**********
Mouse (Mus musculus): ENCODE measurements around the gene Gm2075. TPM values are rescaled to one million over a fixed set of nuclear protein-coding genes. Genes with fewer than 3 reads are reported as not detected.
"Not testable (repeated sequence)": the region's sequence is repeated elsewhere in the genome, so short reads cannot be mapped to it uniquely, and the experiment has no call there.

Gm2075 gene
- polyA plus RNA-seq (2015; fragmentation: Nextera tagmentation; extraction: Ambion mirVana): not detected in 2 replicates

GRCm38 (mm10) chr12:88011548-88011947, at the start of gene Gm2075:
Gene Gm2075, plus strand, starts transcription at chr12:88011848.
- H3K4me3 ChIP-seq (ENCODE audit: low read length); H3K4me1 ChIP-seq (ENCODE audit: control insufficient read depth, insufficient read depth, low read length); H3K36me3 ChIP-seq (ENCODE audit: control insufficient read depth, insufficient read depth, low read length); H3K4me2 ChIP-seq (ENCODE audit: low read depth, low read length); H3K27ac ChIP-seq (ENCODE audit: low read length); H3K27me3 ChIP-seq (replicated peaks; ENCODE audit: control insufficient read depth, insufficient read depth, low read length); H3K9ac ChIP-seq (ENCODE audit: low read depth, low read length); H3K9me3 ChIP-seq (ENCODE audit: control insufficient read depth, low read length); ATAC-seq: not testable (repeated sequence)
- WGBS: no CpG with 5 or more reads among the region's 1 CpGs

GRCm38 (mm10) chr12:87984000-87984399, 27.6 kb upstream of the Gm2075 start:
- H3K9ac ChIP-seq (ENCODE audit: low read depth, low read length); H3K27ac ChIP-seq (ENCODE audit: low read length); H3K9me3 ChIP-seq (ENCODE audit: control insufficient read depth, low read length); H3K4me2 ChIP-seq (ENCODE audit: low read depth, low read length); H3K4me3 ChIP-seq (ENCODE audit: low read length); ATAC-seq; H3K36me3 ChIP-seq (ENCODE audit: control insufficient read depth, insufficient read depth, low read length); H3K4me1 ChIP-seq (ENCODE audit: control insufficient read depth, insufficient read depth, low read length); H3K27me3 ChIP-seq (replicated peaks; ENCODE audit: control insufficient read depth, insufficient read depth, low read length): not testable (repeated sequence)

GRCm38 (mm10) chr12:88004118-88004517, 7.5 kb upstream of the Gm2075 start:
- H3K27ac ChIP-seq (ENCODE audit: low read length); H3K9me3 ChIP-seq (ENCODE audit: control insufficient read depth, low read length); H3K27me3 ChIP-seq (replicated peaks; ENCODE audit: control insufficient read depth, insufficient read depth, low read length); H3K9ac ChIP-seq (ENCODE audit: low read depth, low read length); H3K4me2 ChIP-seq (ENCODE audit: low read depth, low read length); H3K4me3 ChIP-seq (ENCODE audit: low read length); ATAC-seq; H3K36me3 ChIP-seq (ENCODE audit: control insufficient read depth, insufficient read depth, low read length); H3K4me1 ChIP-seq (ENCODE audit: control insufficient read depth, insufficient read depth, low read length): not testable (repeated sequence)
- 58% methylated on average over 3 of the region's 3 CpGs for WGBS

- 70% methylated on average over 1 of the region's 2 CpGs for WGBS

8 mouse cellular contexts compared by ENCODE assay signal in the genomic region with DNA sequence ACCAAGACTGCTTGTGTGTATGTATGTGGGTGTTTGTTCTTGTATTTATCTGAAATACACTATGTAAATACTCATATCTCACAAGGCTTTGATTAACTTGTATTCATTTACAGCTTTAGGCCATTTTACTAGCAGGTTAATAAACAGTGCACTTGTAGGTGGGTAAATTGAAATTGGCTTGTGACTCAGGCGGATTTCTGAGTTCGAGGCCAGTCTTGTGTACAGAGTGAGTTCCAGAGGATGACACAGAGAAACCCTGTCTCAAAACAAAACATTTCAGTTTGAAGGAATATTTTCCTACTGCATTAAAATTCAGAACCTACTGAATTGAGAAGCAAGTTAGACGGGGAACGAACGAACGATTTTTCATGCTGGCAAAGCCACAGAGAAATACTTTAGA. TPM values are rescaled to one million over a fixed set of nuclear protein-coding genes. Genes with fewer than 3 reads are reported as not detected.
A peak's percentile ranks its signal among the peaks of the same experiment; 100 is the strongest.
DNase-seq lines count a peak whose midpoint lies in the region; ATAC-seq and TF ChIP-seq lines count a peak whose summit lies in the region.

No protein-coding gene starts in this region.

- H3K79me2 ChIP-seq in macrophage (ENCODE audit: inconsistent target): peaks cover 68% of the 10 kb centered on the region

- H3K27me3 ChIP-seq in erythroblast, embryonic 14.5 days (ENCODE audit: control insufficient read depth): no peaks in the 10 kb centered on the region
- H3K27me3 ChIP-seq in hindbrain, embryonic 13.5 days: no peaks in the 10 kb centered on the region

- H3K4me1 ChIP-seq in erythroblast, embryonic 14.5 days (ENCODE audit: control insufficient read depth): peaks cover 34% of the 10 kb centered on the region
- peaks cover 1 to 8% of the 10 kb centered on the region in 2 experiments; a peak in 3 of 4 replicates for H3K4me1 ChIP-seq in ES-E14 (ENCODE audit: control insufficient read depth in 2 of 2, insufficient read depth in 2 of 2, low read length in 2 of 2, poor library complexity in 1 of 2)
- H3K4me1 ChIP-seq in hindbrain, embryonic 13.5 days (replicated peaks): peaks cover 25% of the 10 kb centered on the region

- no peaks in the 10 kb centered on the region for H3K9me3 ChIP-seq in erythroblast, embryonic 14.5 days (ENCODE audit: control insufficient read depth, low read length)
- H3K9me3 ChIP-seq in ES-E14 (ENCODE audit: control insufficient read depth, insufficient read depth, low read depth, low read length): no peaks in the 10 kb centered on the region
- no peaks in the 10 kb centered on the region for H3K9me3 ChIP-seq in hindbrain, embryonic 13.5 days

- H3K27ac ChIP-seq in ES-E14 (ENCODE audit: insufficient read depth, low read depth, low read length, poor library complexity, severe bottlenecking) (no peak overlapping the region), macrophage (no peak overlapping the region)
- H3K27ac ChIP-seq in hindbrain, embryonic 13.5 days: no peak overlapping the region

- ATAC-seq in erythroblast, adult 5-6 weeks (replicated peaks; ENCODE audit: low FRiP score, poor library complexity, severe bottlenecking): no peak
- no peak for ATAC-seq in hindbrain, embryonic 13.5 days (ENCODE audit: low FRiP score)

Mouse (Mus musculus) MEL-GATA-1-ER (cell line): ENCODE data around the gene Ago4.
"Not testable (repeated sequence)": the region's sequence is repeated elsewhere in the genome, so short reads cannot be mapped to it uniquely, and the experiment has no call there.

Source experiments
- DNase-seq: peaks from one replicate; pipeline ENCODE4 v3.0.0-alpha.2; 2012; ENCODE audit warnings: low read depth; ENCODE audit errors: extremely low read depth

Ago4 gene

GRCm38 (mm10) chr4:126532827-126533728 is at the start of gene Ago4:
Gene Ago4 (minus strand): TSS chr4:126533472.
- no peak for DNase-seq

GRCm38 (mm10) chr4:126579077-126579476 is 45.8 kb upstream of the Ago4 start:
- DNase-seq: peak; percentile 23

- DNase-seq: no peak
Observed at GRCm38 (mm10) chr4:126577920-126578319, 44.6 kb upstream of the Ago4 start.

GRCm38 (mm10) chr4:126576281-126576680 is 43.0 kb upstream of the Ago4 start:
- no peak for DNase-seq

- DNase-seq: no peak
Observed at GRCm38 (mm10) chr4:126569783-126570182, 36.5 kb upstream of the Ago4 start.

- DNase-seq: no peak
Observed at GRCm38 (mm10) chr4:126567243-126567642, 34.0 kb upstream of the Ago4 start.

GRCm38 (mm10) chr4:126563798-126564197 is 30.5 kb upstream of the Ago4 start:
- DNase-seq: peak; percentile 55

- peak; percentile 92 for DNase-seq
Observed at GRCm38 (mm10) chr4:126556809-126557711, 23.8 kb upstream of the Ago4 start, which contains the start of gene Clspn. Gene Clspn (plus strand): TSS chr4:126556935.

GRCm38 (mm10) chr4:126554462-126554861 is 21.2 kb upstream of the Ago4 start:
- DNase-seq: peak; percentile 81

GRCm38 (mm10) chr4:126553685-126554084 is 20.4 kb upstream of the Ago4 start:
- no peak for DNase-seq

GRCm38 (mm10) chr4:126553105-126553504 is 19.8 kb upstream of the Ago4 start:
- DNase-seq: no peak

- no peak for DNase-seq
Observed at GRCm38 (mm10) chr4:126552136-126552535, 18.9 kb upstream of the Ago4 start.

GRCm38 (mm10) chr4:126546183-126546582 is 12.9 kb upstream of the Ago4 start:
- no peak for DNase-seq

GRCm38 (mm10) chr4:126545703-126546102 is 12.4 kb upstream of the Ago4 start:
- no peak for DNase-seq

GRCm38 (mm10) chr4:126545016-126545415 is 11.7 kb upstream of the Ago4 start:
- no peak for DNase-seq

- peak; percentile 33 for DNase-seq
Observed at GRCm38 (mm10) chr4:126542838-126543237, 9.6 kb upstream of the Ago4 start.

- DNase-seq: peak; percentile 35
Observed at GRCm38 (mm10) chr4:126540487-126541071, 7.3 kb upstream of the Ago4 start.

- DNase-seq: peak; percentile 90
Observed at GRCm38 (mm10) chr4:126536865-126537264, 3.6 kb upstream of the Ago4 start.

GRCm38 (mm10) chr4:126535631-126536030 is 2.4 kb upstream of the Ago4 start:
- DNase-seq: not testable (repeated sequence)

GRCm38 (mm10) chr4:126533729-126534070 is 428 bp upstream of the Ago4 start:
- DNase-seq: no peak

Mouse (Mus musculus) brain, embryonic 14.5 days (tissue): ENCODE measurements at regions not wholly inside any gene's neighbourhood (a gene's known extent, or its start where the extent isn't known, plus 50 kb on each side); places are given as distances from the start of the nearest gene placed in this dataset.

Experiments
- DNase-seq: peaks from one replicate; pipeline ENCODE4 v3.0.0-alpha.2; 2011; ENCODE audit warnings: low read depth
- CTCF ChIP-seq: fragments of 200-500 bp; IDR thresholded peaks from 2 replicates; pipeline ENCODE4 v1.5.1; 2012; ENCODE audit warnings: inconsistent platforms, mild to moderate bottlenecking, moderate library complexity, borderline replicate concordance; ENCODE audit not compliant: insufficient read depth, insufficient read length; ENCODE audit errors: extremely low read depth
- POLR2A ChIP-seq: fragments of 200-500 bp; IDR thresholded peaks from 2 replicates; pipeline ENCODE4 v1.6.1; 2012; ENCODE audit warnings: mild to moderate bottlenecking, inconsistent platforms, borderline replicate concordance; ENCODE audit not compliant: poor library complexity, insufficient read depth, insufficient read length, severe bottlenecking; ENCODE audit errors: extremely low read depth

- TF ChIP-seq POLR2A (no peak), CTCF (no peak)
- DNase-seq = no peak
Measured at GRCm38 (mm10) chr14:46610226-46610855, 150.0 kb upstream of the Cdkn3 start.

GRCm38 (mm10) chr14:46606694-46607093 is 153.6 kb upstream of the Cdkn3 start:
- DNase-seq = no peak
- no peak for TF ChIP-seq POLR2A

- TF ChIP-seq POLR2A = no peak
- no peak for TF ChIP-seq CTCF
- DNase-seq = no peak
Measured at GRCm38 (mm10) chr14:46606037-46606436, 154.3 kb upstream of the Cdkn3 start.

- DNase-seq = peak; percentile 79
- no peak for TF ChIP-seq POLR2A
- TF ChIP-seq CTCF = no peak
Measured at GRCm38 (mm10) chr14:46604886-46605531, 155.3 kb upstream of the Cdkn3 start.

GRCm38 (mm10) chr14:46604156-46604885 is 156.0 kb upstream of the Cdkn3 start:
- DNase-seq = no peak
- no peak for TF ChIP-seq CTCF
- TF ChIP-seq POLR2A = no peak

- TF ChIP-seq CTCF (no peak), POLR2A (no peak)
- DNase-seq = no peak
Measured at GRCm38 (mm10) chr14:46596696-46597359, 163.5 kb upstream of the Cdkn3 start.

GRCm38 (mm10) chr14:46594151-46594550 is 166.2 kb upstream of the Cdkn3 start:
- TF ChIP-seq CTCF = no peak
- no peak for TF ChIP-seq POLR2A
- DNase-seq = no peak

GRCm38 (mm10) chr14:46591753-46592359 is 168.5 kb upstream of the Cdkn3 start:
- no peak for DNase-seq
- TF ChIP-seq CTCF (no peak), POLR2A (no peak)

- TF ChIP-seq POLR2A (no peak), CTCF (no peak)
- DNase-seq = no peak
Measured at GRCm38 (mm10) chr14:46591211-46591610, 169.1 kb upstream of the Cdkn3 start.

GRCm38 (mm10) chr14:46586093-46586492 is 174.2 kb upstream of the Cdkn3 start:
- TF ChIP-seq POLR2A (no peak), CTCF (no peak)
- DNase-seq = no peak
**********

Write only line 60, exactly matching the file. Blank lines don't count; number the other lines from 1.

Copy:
- no peak for DNase-seq